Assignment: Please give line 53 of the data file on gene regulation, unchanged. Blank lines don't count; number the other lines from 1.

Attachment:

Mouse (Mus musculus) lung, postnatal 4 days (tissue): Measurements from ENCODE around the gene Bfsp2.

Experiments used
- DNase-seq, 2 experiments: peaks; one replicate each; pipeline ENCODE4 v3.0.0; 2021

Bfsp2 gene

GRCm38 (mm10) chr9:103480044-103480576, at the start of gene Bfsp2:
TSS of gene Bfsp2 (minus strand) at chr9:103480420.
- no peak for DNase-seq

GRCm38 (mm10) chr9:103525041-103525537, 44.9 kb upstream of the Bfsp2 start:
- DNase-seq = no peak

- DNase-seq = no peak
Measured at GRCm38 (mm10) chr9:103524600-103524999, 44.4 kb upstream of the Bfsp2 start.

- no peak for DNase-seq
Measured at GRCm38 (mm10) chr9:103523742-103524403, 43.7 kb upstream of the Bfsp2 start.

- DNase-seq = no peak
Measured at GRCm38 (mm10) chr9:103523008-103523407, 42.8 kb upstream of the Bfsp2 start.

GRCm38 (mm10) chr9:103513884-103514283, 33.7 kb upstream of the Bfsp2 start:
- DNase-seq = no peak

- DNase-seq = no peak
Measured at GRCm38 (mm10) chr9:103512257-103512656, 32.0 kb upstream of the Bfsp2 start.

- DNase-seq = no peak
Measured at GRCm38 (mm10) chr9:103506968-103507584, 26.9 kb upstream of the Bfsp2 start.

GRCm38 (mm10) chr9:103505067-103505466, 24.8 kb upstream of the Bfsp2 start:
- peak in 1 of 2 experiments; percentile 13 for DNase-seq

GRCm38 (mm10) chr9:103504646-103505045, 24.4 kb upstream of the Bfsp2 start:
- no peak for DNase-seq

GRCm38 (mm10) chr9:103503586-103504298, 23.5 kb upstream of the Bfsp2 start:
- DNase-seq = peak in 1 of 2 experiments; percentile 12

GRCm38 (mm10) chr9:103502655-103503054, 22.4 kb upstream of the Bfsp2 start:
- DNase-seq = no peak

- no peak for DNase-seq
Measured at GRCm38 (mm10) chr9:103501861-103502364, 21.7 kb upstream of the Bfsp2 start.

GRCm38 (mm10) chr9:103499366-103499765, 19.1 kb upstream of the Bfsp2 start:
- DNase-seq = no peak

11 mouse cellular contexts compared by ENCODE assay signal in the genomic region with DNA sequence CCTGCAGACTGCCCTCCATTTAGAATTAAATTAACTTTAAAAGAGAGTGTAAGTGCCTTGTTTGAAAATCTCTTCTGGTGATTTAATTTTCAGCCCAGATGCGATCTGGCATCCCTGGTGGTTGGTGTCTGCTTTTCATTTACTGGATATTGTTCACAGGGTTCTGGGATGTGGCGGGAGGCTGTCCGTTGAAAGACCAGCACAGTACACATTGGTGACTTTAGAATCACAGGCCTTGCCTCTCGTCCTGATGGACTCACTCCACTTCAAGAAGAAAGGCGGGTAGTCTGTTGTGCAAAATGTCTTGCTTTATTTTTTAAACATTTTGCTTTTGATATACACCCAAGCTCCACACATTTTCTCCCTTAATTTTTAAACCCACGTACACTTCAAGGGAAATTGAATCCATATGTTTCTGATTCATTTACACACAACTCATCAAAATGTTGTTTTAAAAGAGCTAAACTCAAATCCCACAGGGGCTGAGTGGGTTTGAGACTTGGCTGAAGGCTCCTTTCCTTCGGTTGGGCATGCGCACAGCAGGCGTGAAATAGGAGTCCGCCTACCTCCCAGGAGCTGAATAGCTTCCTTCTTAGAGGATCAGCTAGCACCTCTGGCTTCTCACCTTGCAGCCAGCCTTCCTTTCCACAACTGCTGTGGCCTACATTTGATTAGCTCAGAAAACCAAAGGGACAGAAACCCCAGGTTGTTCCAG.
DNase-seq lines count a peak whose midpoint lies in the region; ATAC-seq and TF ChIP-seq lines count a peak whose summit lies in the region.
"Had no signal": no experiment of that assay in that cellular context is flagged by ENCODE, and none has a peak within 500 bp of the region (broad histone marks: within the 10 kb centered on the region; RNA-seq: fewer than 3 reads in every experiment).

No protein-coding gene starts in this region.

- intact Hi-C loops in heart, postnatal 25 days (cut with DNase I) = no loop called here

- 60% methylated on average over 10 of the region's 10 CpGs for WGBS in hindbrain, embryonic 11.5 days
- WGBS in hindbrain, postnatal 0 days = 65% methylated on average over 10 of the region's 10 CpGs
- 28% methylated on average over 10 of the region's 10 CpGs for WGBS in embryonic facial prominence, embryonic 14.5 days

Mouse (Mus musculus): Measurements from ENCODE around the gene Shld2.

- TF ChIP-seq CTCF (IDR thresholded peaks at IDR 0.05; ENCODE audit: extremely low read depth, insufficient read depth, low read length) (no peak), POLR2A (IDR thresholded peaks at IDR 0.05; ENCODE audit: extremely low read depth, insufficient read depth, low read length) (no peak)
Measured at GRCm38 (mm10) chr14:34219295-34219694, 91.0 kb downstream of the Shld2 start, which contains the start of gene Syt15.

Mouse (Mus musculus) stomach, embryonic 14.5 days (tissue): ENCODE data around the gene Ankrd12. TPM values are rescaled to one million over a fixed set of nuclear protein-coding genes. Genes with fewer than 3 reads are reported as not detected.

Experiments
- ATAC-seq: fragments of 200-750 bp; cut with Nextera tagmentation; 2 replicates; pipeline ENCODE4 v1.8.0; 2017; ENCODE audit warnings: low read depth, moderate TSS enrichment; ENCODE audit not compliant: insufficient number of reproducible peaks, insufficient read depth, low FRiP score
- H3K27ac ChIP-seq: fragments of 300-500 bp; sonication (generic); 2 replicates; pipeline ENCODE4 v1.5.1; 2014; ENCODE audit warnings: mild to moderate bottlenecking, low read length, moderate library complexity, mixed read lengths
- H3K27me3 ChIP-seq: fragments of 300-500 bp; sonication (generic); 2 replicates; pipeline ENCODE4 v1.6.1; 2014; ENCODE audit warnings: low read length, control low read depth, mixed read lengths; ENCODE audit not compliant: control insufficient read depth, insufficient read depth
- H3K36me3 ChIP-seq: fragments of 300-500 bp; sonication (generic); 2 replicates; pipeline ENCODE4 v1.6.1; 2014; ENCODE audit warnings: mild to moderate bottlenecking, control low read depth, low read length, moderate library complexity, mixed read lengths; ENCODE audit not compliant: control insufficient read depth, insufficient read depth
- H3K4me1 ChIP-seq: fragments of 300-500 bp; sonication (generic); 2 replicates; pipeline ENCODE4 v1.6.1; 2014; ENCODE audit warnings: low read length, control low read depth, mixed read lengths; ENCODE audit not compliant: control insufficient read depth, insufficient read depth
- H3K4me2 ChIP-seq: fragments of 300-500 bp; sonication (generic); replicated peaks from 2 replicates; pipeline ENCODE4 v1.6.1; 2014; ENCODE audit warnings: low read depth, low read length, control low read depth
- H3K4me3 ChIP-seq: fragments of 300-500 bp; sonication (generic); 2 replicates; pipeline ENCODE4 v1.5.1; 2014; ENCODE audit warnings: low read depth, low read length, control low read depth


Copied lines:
- H3K4me3 ChIP-seq: fragments of 300-500 bp; sonication (generic); 2 replicates; pipeline ENCODE4 v1.5.1; 2014; ENCODE audit warnings: low read depth, low read length, control low read depth